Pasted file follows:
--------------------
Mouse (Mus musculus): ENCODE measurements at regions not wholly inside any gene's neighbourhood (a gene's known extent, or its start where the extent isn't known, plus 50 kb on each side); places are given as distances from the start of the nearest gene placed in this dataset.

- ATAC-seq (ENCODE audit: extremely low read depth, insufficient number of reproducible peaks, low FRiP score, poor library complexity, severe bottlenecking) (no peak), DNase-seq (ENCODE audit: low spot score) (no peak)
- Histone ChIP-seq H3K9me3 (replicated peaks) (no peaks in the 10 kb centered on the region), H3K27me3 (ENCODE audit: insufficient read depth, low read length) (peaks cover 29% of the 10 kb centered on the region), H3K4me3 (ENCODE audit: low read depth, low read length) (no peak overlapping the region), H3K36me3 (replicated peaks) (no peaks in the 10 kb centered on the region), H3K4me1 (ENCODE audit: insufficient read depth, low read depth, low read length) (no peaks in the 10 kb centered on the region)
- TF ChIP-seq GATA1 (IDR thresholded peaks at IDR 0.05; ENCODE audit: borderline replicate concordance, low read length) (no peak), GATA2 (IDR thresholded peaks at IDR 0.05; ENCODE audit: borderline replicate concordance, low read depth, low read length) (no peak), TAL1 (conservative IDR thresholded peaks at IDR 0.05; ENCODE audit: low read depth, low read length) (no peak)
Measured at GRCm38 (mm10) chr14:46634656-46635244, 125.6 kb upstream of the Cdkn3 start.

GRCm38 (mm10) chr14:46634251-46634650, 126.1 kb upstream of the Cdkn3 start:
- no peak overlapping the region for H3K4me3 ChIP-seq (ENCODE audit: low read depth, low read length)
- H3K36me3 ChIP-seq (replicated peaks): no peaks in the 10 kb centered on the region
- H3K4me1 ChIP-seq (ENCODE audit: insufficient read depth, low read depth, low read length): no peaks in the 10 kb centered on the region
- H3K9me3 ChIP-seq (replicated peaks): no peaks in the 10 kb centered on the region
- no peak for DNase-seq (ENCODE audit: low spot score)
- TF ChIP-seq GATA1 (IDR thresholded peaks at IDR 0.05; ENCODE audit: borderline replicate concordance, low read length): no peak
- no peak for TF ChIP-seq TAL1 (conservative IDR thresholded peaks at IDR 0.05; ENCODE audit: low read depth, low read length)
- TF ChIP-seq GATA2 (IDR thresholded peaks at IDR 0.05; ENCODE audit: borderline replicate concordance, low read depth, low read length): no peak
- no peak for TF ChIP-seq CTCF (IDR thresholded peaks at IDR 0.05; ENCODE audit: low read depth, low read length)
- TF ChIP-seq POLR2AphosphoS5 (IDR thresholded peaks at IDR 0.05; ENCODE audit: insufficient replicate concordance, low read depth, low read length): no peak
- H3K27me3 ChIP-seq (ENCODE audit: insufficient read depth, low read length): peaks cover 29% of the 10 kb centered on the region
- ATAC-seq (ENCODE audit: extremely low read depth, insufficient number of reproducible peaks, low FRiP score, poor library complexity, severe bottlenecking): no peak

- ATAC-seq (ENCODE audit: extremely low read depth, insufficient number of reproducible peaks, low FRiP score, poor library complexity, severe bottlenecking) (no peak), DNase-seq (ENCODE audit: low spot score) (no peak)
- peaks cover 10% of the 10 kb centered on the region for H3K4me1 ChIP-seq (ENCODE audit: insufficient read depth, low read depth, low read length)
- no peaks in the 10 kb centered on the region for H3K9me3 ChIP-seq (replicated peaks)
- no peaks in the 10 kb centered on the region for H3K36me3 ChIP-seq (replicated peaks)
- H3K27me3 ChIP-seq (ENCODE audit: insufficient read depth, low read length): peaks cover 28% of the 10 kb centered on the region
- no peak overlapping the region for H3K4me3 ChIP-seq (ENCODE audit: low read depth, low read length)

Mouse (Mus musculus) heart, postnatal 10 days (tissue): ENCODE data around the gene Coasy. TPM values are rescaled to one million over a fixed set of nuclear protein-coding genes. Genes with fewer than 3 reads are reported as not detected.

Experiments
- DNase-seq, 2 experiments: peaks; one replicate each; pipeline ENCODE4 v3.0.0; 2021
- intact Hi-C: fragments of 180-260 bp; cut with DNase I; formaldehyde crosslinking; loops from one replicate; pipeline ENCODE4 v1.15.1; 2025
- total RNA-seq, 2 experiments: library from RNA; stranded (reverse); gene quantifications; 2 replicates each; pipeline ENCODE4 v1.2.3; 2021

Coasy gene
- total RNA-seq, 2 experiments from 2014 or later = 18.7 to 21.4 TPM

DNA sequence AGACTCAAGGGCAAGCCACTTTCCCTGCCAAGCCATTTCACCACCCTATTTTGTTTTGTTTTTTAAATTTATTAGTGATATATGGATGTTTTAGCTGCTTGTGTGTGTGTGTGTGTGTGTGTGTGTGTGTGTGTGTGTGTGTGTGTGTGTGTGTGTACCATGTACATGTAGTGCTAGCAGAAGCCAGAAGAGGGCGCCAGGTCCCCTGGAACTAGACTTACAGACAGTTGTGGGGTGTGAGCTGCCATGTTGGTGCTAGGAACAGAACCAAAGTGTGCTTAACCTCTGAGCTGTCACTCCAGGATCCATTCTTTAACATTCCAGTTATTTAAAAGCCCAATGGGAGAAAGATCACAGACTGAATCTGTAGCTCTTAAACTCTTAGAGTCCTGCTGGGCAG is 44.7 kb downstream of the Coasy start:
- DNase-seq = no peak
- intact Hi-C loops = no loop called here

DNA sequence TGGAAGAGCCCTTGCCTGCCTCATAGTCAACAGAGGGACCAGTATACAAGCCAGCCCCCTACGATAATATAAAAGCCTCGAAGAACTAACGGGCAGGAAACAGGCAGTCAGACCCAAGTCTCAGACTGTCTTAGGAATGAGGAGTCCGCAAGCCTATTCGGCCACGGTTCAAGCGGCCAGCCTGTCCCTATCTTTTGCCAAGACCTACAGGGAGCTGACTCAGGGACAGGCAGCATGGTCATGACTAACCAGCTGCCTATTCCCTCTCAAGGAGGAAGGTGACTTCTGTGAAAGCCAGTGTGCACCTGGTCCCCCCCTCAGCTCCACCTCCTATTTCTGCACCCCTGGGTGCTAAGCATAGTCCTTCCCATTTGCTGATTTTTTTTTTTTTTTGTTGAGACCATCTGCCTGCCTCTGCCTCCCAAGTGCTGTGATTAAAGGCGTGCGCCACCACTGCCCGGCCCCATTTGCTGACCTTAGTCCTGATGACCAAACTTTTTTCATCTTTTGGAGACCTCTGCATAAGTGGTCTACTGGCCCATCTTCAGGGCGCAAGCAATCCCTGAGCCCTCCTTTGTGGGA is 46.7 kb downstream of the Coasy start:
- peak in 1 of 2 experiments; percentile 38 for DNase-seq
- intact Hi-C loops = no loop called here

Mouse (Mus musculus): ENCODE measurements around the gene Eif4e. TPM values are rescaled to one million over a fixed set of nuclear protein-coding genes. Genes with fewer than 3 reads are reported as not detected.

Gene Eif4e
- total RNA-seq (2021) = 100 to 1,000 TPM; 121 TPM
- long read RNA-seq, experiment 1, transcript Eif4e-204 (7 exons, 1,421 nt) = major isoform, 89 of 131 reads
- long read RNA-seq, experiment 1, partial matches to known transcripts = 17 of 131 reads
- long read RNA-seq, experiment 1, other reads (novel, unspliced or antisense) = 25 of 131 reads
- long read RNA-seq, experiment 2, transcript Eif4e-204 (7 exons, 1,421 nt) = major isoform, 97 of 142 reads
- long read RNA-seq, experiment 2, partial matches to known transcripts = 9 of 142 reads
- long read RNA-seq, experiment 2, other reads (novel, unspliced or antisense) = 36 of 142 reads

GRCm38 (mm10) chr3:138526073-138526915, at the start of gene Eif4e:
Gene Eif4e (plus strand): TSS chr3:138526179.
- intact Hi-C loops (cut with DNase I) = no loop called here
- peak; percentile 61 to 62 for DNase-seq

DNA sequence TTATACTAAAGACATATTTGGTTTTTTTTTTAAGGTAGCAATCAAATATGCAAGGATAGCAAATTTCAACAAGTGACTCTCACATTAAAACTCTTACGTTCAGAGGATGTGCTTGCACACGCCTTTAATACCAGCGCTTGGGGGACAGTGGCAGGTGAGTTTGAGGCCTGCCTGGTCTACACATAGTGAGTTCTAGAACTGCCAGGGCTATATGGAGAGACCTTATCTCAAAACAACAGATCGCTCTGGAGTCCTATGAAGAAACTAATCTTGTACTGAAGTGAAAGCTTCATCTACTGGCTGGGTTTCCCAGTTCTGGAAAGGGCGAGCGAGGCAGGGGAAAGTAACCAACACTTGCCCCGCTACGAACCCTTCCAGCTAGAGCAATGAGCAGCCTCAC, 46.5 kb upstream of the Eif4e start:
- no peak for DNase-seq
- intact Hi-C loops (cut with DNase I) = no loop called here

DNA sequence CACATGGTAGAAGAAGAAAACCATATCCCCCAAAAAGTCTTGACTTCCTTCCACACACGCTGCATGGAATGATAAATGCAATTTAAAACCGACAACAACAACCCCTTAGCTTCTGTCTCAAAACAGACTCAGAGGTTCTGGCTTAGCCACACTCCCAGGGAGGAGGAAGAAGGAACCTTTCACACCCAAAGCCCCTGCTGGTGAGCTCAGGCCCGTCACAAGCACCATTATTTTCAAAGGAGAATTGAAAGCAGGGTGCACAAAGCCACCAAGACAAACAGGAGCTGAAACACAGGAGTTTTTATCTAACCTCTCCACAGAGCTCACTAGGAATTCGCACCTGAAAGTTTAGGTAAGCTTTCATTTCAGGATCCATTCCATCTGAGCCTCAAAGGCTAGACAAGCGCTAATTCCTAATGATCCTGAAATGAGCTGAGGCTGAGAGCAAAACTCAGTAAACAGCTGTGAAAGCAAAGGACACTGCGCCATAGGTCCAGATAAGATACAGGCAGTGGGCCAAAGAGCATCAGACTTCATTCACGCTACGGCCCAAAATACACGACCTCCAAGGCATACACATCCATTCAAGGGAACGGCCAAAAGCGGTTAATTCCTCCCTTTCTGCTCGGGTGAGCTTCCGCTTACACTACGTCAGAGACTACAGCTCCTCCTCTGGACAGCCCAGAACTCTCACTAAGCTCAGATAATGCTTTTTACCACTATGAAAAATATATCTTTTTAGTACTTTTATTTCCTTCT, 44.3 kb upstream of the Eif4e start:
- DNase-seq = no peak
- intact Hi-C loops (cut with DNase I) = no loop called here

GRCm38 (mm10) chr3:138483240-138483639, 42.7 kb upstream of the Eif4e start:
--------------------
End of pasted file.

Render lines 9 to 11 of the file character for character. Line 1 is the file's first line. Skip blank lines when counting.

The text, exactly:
- H3K4me1 ChIP-seq (ENCODE audit: insufficient read depth, low read depth, low read length): no peaks in the 10 kb centered on the region
- H3K9me3 ChIP-seq (replicated peaks): no peaks in the 10 kb centered on the region
- no peak for DNase-seq (ENCODE audit: low spot score)